The new-look Washington Wizards have slowly been taking shape over the past two days at Verizon Center. No. 1 overall pick John Wall, fellow rookies Trevor Booker and Hamady N'Diaye, third-year center JaVale McGee and other players hoping to find an NBA home are preparing for the NBA summer league in Las Vegas, with the first game on Sunday.
Fourth-year veteran carryovers Nick Young and Al Thornton worked on developing some chemistry with their new teammates, while leaving open the possibility of a cameo appearance in summer league. Injured forward Andray Blatche, unsigned rookie Kevin Seraphin and new additions Yi Jianlian and Kirk Hinrich watched and observed.
After fielding a veteran-laden team with playoff aspirations the past few seasons, the Wizards are starting over from the ground up, meaning that July practices and scrimmages are no longer viewed as an opportunity to groom potential backups and fringe rotation players. Following a roster overhaul that began last February, the collection of young players on display in Las Vegas — Wall and McGee in particular - will be the likely focal point for the team.
"I think we still have to go through the development of players, individual skills. That's what your summer time is for," Coach Flip Saunders said. "For this, as much as anything, is to give those guys time and see if they are going to be somewhat rotation [guys]."
Wall sat out the Friday morning session after falling and straining his groin in the practice the night before, but he is expected to be in action when the Wizards face the Golden State Warriors at Cox Pavilion on the campus of the University of Las Vegas on Sunday. Wall said that he plans to play all five games because, "I want to play every minute of every game."
"It's not important for me to play every minute, it's just go out there and play my style of basketball and run the team and try to win games," Wall said. "We got other good point guards on the team. We got Jerome Randall, and the [Lester] Hudson kid. It's a lot of guys that can take my spot away."
Wall doesn't have to worry about that, with his "Game Changer" banner adorning the Sixth Street side of Verizon Center. But the 19-year-old is clearly not trying to get too caught up in the hype surrounding him, impressing his teammates on Thursday night with his effortless ability to attack the basket, unselfishness and playmaking ability - whether he's finding Young in the corner for a three-pointer or tossing a no-look lob for McGee to dunk. "He's special. He's gifted," Thornton said. "His speed, his quickness, it separates him. Plus, he's got a pretty good IQ of the game and he's a competitor. He's very dynamic. With the pick-and-roll, he made the right decision almost every time."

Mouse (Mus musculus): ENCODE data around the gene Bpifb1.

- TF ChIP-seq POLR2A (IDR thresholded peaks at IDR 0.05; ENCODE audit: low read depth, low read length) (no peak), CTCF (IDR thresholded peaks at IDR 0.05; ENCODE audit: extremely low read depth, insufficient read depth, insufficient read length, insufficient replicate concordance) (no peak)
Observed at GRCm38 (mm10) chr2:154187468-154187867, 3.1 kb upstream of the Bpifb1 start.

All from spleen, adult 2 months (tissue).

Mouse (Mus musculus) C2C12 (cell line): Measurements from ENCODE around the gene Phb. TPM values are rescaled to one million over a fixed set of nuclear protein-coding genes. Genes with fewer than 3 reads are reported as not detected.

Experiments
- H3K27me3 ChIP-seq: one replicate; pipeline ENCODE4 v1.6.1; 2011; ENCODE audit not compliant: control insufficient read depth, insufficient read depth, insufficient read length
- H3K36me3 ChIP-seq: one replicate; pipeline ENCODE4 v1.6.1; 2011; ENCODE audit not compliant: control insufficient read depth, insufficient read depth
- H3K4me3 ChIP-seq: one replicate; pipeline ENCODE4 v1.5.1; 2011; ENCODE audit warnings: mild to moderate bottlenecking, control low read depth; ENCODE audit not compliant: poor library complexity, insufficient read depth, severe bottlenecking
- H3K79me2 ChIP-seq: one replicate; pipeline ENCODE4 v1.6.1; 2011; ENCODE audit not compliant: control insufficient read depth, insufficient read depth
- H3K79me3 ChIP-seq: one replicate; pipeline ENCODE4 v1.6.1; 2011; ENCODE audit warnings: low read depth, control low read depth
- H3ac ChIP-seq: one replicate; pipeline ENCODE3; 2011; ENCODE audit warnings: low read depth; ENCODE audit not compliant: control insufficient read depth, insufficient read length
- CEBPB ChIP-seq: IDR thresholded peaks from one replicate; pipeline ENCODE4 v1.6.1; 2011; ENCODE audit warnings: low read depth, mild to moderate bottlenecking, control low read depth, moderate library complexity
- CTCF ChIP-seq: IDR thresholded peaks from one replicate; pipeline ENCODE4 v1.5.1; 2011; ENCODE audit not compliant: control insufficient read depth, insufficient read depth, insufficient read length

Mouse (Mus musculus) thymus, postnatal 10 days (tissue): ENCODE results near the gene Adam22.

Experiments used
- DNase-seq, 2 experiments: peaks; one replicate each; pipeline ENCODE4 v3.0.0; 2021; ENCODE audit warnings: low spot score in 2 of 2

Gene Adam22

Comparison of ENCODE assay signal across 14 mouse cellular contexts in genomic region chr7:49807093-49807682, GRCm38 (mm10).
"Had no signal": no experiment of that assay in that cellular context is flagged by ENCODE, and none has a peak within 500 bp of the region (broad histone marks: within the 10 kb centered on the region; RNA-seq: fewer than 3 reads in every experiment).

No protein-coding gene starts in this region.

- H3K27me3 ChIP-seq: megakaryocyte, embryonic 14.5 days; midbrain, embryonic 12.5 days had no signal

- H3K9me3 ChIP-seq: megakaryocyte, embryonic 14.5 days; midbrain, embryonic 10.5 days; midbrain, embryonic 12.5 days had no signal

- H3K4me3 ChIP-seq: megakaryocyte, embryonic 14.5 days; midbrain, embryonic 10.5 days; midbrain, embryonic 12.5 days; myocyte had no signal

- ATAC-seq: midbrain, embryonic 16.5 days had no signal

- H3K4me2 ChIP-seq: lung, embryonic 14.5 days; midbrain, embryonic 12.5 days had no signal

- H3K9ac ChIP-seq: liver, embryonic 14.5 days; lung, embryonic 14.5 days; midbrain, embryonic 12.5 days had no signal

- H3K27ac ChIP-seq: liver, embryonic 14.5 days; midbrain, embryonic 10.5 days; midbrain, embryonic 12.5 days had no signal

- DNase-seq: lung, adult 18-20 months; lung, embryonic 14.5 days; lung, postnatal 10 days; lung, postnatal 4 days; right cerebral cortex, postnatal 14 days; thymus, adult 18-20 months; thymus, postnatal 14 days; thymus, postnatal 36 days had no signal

Saunders said Wall's defensive instincts and intensity have stood out the most. "I feel like most of my games [in college] I gave 100 percent on the offensive end, but 80 or 90 percent on the defensive end," Wall said. "I feel like I was letting people score too much and gambling. On this level, you can't gamble too much. I want to show that I'm a person that's going to be an all-around player like Kobe, LeBron, Michael Jordan, all those guys, they did it on the offensive and defensive end, I want to be one of those type of players."
The 22-year-old McGee, who got an opportunity for extended minutes last season after Brendan Haywood was traded to Dallas, has returned on a mission to build upon that campaign. He arrived in camp seven pounds heavier and now stands 7-feet-1(1/4( after hitting an unexpected growth spurt.
"I always been growing. I just don't want my feet to grow," McGee said with a grin. "I'm just happy to have a chance and I believe we are all going to work hard and show that we deserve to be young guys playing this game. I just came in feeling like I have to work harder."
Saunders said McGee is the only player on the Wizards roster with a solid position, with the team boasting several versatile talents. The Wizards introduced another player who fits that description in Yi, a fourth-year forward who arrived in a trade with the New Jersey Nets last week.
"I don't think we're going to label him. You'll see him play all over the court," Saunders said of the 7-foot Yi, who can spread the floor with his perimeter shooting but is also capable working in the low block. Yi, 22, is on his third team and has shown only glimpses of his ability, but team president Ernie Grunfeld said the Wizards have been high on Yi for some time and was excited about the chance to get "a player of his caliber."
When the Wizards faced the Nets in late February, Yi scored 20 points and grabbed 19 rebounds. Saunders joked, "We expect him to average that for us. If you have a player who has the potential and has the work ethic and they get into the right system, they have the opportunity to flourish. I think Ernie and I both felt that our system was conducive to him reaching that potential."
After watching the summer league team work out on Friday, Yi stared out of the window from the fourth floor of Verizon Center and peacefully took in his surroundings. A native of Shenzhen, China, Yi beamed as he gazed upon buildings and street names featuring familiar Chinese lettering and was overcome with a level of comfort that he always felt when arriving as a visiting player the past three years with Milwaukee and New Jersey. "The first time I came here and played at this arena, it surprised me the arena is right in Chinatown," said Yi, who is expected to soon join the Chinese national team to prepare for the World Championships this August. "It's a real nice city. It's a home feel over here."